August 3, 1990
While Billy Joe, Bubba Earl and I were having a garage sale before the summer heat did us in Tuesday morning, a gentleman who represented a utility company stopped by. The stranger bought some squash, glanced at the other merchandise and then offered us a job clearing a right-of-way. The man pointed to some axes in the back of his pickup when Bubba Earl asked him if his tractors were air conditioned. No other words were spoken while the utility man hurried down the road toward Emerson. We figured the fellow was a little embarrassed because his company couldn’t afford tractors or dioxin type brush killers like the other utility companies and highway departments use.
We tried to pick peas for our garage sale, but the weather was too hot. Anyway, we heard a report from a TV weatherman that a rare July cold front was on the way, so we figured we would wait. Well, we did not pick the peas because the cool snap was 97 degrees. Besides, we were too tired out from last week’s activities.
Tommy Butler gave up on farming after five consecutive crop failures. Every summer the weather got too hot for his business partner and mule, so the whole pea patch turned into a hay field that looked like it had more snakes in it than peas.
Tommy purchased a few extra Purplehull Festival shirts last week. Most of the shirts are already sold. The shirts are expected to go quickly. Tommy reports that he made a trip to the Chicken and Egg Festival and bought a watermelon from a former Brister Church pastor, Bro. Gordon Rogers, who resides near Hope. The preacher reported that he has sold over 300 bushels of peas this summer, and plans to bring peas to the 1991 Purplehull Festival.
Mary Frances Dodson visited Floy Fitzgerald at Haynesville Tuesday. Mary and the Brister Baptist Church ladies traveled to a Magnolia nursing home to manicure nails and visit residents.
Jack and Lillian Roden were in Magnolia to visit Janis and Wendel Stroman last week. Robert Roden visited with his parents, Jack and Lillian, on Sunday. Like most area gardens, Jack’s garden has been too dry. Lillian reports a scant pea crop, but she said her tomatoes had done well.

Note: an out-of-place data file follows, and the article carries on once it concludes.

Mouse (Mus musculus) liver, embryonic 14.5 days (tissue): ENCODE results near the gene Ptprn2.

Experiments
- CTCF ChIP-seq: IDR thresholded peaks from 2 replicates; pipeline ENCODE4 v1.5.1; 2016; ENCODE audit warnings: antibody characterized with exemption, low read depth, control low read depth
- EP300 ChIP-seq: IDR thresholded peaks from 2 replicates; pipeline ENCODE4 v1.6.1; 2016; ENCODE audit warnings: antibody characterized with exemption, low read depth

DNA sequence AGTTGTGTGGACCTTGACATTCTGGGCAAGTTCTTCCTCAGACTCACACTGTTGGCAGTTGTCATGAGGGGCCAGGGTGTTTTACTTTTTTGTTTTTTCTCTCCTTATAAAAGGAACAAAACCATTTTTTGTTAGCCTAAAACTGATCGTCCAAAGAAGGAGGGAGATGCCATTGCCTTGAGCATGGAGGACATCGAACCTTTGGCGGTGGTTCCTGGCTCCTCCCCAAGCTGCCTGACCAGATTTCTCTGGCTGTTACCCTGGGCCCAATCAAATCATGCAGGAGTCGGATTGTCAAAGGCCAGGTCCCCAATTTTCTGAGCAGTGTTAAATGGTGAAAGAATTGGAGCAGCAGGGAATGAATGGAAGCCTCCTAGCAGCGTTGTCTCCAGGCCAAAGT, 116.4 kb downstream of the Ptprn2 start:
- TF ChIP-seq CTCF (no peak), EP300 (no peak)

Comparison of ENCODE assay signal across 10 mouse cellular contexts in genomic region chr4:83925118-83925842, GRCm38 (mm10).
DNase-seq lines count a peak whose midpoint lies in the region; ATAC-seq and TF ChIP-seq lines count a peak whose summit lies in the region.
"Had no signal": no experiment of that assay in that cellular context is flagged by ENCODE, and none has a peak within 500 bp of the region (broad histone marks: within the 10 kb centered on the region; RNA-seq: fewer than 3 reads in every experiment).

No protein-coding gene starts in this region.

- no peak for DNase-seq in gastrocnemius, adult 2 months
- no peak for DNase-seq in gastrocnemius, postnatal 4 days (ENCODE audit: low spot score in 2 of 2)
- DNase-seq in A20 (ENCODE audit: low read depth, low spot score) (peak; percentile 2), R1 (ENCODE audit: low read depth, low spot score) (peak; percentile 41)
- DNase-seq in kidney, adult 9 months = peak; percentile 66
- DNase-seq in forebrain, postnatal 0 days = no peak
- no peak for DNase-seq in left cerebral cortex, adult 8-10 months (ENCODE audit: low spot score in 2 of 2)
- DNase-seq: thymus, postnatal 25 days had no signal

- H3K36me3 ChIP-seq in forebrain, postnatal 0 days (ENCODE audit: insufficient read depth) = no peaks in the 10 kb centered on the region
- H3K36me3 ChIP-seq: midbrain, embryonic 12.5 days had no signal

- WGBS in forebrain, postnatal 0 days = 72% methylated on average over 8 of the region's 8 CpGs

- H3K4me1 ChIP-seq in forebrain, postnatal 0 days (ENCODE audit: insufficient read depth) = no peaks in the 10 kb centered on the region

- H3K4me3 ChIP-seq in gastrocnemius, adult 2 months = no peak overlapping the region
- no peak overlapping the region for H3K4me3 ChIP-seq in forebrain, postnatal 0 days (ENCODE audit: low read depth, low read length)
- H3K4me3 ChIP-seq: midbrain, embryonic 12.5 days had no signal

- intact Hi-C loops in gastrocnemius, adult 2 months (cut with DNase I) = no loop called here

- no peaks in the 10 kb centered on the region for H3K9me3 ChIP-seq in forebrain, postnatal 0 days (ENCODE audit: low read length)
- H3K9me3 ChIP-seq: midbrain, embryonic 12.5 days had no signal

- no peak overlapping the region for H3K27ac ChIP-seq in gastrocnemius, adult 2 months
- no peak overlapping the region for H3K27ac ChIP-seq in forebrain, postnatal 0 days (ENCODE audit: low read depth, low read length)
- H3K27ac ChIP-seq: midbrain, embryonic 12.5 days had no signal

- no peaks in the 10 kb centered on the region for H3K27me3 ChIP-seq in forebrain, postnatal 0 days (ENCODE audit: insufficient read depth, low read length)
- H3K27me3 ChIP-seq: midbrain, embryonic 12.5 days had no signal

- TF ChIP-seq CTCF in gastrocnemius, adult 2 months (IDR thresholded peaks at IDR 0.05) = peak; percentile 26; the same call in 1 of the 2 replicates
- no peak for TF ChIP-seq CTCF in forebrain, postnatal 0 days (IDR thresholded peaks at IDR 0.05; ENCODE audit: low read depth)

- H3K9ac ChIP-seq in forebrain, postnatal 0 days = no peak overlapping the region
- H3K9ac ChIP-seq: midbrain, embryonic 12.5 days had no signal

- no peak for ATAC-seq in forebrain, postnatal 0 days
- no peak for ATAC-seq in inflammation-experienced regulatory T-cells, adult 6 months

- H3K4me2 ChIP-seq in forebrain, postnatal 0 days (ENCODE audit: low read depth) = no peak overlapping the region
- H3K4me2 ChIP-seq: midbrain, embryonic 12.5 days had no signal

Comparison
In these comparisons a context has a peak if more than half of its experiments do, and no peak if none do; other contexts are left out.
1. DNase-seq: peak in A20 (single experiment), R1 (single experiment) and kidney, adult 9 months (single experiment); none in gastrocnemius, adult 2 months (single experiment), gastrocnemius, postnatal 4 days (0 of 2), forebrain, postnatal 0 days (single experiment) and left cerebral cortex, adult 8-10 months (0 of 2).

I understand how Lillian and Jack feel. The drought got in my watermelon patch, the melons got no bigger than a two-quart bucket and I was ashamed to carry them over to James Earl to pay for pickup repairs. If I ever have a good year, James Earl will be paid off all the years I owe him.
Burt Yates of Springhill visited Charles Yates last week. Mary Lee said she missed seeing Burt, but perhaps his former neighbors will see him next visit. Mary Lee’s cousin, Juanita Barnette of Ruston, visited the L.E. Yates home last week. Mary Lee and Juanita traveled to Magnolia several times to shop and visit Juanita’s sister and brother.
Gina Hudson, Lurline Wilbanks’ granddaughter and daughter of Marjorie and Larry Hudson of Lewisville, was married Saturday to Steve Grant in Lewisville at the Hudson home. Lurline, Rickey and Debbie Matthews and children attended.
Friday morning at 3 a.m. my neighbor phoned me to inform me that hundreds of blue lights were blinking in front of my house and wanted to know if we were hosting a Kmart assistant manager’s convention. I went outside and saw what must have been every lawman in the county. As it turned out, the cops were waiting on bloodhounds to track a gentleman who had bailed out of his car in an escape attempt, took to the woods and was captured a short time later.
Debbie, Whitney and Matt Matthews, and Kevin McBride, attended a
watermelon party at the Eades home Tuesday.
Pea Festival &